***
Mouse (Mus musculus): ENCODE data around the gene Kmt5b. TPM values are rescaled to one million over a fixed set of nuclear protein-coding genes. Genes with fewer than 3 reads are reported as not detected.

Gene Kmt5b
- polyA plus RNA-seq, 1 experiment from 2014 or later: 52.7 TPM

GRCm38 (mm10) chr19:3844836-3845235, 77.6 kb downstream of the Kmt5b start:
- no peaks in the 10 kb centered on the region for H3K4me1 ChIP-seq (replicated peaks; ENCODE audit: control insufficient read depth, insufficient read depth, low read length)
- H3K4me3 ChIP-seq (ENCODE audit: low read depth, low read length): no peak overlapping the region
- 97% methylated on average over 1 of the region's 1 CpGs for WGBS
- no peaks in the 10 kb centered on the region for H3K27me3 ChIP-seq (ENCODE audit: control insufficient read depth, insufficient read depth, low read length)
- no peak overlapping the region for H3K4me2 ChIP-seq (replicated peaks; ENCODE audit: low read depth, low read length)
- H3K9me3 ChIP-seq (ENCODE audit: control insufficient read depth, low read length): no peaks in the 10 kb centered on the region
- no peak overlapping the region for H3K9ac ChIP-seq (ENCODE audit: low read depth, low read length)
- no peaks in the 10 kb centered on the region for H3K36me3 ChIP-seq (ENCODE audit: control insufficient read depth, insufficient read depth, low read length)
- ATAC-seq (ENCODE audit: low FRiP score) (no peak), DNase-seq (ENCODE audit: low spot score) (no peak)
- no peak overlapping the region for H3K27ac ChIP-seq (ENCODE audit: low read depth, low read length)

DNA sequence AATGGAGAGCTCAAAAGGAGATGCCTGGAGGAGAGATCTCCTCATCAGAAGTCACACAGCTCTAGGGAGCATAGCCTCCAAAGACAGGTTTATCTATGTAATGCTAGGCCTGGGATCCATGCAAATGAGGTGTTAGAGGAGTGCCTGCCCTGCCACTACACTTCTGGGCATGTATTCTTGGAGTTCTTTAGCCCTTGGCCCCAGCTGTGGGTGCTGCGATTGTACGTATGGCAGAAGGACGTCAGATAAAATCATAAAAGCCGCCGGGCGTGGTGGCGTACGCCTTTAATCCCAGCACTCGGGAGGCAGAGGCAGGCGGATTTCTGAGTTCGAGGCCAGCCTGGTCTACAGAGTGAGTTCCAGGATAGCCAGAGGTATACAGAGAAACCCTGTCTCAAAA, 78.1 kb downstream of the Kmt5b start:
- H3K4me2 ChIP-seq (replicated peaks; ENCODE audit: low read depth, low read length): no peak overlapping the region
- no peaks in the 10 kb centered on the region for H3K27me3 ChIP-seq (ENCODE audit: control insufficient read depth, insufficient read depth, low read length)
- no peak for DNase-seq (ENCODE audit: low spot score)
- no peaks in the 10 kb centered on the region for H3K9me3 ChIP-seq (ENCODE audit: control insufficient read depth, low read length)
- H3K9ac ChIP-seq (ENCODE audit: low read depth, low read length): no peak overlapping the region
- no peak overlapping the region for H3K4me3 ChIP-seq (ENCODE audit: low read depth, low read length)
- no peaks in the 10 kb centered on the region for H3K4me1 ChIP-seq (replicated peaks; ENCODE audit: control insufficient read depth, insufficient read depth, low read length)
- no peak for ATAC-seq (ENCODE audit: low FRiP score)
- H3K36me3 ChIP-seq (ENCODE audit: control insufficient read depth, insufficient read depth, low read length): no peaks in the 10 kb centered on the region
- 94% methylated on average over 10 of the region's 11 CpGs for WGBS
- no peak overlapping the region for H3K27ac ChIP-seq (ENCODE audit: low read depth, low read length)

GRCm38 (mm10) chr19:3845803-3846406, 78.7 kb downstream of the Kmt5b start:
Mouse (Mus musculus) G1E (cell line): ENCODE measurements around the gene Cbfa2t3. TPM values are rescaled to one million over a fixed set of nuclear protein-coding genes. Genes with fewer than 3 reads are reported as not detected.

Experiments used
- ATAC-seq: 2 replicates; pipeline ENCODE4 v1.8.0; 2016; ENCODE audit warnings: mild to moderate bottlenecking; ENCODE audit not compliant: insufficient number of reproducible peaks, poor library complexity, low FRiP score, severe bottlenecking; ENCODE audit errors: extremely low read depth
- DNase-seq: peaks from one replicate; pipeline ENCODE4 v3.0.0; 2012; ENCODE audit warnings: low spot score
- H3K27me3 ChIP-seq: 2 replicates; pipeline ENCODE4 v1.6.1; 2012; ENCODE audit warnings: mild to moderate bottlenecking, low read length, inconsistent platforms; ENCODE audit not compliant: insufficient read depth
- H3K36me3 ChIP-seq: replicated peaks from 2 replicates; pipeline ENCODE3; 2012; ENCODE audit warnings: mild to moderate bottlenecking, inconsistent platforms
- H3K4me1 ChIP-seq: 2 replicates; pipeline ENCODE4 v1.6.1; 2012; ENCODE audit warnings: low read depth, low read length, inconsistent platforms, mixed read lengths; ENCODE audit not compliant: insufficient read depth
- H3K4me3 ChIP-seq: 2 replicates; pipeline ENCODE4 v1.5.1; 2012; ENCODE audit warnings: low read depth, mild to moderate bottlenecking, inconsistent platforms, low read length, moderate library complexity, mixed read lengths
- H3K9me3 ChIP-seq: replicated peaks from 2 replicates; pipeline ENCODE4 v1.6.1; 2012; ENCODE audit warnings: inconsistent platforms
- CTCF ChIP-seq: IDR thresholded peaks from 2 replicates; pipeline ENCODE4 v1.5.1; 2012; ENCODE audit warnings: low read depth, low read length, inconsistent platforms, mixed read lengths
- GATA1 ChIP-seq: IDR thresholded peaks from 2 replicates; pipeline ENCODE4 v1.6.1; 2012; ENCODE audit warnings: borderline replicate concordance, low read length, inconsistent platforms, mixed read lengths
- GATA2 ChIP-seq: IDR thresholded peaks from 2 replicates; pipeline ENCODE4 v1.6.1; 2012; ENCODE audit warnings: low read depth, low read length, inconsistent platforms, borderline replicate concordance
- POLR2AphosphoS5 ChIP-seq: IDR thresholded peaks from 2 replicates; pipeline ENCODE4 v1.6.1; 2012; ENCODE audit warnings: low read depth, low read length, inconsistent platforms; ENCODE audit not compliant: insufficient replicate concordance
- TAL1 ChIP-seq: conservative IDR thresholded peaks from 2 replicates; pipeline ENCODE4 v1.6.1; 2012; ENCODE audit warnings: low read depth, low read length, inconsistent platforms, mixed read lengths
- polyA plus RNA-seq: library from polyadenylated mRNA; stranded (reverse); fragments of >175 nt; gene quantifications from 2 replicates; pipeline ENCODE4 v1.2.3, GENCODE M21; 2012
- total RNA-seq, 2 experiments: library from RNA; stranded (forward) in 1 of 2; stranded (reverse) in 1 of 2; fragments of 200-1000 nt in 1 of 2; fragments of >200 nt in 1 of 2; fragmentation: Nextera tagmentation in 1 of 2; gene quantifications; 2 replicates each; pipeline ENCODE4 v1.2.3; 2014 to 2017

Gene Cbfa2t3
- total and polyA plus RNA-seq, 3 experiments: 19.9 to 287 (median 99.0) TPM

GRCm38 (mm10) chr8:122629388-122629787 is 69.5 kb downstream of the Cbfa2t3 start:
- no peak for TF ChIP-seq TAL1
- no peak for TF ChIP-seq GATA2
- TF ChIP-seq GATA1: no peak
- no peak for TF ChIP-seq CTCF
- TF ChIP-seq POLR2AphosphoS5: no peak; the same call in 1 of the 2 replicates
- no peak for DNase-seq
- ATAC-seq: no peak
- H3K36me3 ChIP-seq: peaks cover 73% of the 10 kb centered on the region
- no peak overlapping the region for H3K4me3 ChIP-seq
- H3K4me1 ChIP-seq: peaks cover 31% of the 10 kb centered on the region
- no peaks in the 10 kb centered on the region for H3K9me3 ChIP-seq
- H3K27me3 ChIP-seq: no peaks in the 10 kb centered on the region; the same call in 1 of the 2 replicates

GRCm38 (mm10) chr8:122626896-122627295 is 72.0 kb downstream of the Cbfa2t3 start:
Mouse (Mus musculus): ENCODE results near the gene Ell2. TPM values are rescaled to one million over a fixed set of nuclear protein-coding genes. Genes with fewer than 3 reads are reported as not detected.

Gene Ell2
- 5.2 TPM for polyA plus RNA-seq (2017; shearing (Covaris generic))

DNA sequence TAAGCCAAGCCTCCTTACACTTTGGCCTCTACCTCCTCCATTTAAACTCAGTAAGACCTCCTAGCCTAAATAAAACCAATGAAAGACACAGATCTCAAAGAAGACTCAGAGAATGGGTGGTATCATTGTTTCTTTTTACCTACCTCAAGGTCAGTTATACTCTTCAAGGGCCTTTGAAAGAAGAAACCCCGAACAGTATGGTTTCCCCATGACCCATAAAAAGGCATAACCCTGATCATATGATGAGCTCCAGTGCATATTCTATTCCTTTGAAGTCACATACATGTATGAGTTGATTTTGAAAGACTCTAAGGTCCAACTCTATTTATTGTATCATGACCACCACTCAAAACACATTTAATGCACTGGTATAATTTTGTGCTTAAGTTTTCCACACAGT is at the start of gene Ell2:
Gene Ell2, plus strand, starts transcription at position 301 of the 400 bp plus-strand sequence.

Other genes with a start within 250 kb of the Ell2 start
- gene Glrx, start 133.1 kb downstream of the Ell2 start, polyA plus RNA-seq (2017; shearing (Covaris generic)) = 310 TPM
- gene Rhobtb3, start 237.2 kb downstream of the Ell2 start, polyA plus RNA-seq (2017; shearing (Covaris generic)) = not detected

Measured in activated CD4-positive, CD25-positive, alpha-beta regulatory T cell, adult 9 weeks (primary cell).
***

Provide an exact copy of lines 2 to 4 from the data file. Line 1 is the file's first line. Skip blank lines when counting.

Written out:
Gene Kmt5b
- polyA plus RNA-seq, 1 experiment from 2014 or later: 52.7 TPM

GRCm38 (mm10) chr19:3844836-3845235, 77.6 kb downstream of the Kmt5b start: